Characterization of psychiatrically hospitalized college students.
J Am Coll Health
OBJECTIVE:To characterize contemporary college students requiring psychiatric hospitalization. PARTICIPANTS AND METHODS:Sociodemographic and diagnostic information was gathered retrospectively and analyzed from the electronic medical records (EMRs) of the consecutive inpatient hospitalizations of 905 college students admitted to a psychiatric inpatient unit. RESULTS:Significantly more females compared to males experienced the following: more hospitalizations, more family and financial stressors, more depression, and less psychotic and bipolar disorder. The most frequent diagnosis was a depressive disorder, followed by bipolar disorder, psychotic disorder, and personality disorder, most frequently borderline personality disorder. Half of participants had comorbid diagnoses with substance abuse most common. More than two-thirds of students endorsed social or intimate relationship, academic, and family challenges as psychosocial stressors. In all, 15% of participants had repeat admissions. CONCLUSIONS:The present study provides demographic data from a sample of psychiatrically hospitalized college students. Findings can help improve screening and identification of decompensation in college students.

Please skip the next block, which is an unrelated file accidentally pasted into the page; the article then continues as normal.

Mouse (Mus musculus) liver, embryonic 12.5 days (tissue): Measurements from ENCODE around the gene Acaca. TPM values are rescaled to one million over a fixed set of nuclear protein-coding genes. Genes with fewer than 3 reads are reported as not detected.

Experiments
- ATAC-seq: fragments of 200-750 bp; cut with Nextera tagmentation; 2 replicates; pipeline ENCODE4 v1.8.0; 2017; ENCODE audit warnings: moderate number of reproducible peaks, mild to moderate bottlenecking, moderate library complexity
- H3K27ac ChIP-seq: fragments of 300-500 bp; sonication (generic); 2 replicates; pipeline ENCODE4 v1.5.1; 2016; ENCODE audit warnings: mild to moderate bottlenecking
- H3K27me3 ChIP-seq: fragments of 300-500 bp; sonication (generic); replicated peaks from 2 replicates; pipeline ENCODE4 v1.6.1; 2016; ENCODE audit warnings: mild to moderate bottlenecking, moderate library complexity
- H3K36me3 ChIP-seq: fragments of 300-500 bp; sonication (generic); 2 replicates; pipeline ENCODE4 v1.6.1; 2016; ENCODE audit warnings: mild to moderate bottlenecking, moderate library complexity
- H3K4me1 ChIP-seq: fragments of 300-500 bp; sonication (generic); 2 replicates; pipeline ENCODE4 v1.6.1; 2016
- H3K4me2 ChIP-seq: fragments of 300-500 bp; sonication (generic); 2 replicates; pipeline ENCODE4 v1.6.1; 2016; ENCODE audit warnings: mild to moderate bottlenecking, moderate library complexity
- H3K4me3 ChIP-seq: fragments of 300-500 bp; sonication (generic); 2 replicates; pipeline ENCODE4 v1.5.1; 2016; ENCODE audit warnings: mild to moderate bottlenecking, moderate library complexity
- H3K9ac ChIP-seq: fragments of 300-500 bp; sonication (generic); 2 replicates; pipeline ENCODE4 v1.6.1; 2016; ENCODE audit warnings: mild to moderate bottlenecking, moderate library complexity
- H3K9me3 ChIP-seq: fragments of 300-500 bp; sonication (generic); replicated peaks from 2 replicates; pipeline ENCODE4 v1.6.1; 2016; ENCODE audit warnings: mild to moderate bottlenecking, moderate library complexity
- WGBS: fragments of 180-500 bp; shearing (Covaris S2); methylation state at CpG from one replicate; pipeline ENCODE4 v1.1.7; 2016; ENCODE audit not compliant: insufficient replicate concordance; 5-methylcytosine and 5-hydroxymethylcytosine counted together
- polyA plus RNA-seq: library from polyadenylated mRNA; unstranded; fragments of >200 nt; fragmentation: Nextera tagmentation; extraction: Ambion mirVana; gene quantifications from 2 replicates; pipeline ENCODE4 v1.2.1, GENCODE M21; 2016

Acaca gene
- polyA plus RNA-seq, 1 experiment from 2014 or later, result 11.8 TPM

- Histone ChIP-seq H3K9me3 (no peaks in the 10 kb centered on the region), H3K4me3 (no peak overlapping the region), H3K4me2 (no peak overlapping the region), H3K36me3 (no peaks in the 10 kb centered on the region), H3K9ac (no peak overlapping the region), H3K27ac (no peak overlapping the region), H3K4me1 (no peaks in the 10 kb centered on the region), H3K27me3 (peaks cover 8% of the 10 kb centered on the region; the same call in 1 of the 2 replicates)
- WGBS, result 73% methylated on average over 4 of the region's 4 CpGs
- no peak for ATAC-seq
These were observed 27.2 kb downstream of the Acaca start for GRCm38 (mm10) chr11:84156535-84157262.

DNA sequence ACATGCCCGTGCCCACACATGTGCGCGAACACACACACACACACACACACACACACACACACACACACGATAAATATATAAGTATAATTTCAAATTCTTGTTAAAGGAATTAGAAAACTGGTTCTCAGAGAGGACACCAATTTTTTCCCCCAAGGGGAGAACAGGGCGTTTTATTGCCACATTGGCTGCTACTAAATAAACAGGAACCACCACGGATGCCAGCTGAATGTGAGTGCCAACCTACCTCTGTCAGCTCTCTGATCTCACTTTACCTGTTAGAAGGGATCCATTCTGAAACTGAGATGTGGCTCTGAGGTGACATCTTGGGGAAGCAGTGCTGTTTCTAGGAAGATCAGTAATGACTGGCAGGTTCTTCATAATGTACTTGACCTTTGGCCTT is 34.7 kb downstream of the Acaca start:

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School of Medicine